The legal context

Under French employment law, employers are under a strict duty of care which requires them to ensure the protection of their employees’ health and safety (duty of care), the mere breach of such obligation will trigger their liability even if there is no fault on their part. Such duty of care is interpreted very extensively by case law. In this context, employers should comply strictly with the opinions and recommendations of the occupational health physician, particularly in the framework of medical visitation following an employee’s sick leave.

In addition, French employment law also strictly prohibits moral harassment. Breach of such prohibition can lead to particularly severe sanctions (penal sanctions, voiding of any measure taken on such basis, damages, constructive dismissal).

In this context, what happens when the employer does not adapt an employee’s working conditions according to the recommendations of the occupational health physician? Could such refusal be considered as constitutive of moral harassment ?

The decision

In a recent decision of the Supreme court dated 7th January 2015, an employee working in the industrial painting industry had been declared fit to work within the company provided that she no longer carried heavy loads. A year and a half later, she claimed the equivalent of constructive dismissal due to the degradation of her working conditions and moral harassment, and simultaneously lodged an action before the employment tribunal seeking the payment of damages for the loss incurred as a result of the termination of her employment and the moral harassment.

The Supreme court held that the fact that the employee was requested, on a regular basis, to carry loads of excessive weights in contradiction with the recommendations of the occupational health physician constituted a serious violation of the employer’s duty of care, and therefore constitutive of constructive dismissal authorising the employee to claim damages. Moreover, the Supreme court also ruled that the reiterated refusal of the employer to adapt the employee’s work and the employee’s regular assignment to a task that was beyond her capacities characterised a situation of moral harassment entitling the employee to additional damages.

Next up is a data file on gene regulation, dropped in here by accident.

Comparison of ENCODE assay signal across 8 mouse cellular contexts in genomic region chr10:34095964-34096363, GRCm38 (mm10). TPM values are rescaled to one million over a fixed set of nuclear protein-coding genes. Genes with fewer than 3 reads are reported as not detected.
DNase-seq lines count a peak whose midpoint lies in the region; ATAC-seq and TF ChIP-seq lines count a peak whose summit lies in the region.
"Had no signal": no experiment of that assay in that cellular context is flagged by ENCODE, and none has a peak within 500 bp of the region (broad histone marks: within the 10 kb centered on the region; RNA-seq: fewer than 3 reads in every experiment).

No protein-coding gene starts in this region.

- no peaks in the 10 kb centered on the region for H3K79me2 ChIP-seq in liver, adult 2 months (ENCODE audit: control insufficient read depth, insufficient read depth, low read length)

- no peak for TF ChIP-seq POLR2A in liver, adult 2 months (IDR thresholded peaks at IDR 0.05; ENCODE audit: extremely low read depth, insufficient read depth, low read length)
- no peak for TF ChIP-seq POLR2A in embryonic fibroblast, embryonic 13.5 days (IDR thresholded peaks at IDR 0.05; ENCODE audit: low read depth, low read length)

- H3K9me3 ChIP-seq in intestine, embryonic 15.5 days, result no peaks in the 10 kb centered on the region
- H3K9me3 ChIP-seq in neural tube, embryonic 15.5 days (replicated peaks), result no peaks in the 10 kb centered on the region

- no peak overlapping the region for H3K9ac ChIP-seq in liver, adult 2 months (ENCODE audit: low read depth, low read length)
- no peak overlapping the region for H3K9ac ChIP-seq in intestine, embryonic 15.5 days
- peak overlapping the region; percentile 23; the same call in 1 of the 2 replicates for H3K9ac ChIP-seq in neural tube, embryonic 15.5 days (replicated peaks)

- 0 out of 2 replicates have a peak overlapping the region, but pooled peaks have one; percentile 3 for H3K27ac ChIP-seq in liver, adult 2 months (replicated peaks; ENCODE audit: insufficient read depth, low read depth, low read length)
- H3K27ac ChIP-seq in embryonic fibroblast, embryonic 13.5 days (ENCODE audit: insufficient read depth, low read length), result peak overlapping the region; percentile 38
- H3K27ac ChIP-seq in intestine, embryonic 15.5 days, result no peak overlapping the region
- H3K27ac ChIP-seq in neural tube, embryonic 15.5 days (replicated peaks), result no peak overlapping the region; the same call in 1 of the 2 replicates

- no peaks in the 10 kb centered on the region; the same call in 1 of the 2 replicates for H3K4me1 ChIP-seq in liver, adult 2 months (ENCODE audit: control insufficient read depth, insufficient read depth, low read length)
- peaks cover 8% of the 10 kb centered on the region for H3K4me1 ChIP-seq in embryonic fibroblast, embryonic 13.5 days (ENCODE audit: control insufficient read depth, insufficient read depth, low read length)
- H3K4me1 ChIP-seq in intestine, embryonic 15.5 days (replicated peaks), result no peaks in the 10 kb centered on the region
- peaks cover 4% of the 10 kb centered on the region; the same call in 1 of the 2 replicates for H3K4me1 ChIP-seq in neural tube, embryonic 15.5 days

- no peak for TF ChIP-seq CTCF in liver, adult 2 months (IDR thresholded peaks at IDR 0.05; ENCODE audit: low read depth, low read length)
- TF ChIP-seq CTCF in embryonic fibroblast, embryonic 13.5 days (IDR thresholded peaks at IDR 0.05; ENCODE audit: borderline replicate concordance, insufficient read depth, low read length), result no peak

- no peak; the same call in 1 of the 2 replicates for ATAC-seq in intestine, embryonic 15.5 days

This decision is in line with established case law according to which the breach of the employer’s duty of care can lead to the termination of the employment contract at the initiative of the employee with the same effects as unfair dismissal. It is also consistent with the definition of moral harassment, i.e. “repeated acts which have the purpose or the effect of degrading the person’s working environment, likely to affect their rights and dignity, impair their physical or mental health or compromise their professional career”. Consequently, it is of the utmost importance that employers seriously take into consideration and implement the findings and recommendations of the occupation health physician with regard to the employees’ working conditions in order to avoid the occurrence of a situation of moral harassment in the workplace as well as the consequences of an unfair dismissal.